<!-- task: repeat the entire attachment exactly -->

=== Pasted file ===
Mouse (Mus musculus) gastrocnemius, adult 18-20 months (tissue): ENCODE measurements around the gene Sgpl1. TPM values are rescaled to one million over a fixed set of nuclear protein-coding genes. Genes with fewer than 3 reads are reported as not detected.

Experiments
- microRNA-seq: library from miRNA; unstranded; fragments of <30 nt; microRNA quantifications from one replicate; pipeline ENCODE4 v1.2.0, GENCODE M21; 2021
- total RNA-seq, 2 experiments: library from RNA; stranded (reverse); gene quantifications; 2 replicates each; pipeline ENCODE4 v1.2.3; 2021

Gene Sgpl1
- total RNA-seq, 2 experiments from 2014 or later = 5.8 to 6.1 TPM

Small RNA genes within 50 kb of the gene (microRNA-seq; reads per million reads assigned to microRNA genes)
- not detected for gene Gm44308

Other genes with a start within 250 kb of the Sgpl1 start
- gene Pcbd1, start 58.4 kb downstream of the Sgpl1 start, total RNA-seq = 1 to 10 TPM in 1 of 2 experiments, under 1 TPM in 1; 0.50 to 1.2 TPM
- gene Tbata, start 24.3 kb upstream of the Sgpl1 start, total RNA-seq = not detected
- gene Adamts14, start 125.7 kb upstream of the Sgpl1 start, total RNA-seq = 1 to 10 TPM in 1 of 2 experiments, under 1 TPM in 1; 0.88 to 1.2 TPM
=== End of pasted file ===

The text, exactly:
Mouse (Mus musculus) gastrocnemius, adult 18-20 months (tissue): ENCODE measurements around the gene Sgpl1. TPM values are rescaled to one million over a fixed set of nuclear protein-coding genes. Genes with fewer than 3 reads are reported as not detected.

Experiments
- microRNA-seq: library from miRNA; unstranded; fragments of <30 nt; microRNA quantifications from one replicate; pipeline ENCODE4 v1.2.0, GENCODE M21; 2021
- total RNA-seq, 2 experiments: library from RNA; stranded (reverse); gene quantifications; 2 replicates each; pipeline ENCODE4 v1.2.3; 2021

Gene Sgpl1
- total RNA-seq, 2 experiments from 2014 or later = 5.8 to 6.1 TPM

Small RNA genes within 50 kb of the gene (microRNA-seq; reads per million reads assigned to microRNA genes)
- not detected for gene Gm44308

Other genes with a start within 250 kb of the Sgpl1 start
- gene Pcbd1, start 58.4 kb downstream of the Sgpl1 start, total RNA-seq = 1 to 10 TPM in 1 of 2 experiments, under 1 TPM in 1; 0.50 to 1.2 TPM
- gene Tbata, start 24.3 kb upstream of the Sgpl1 start, total RNA-seq = not detected
- gene Adamts14, start 125.7 kb upstream of the Sgpl1 start, total RNA-seq = 1 to 10 TPM in 1 of 2 experiments, under 1 TPM in 1; 0.88 to 1.2 TPM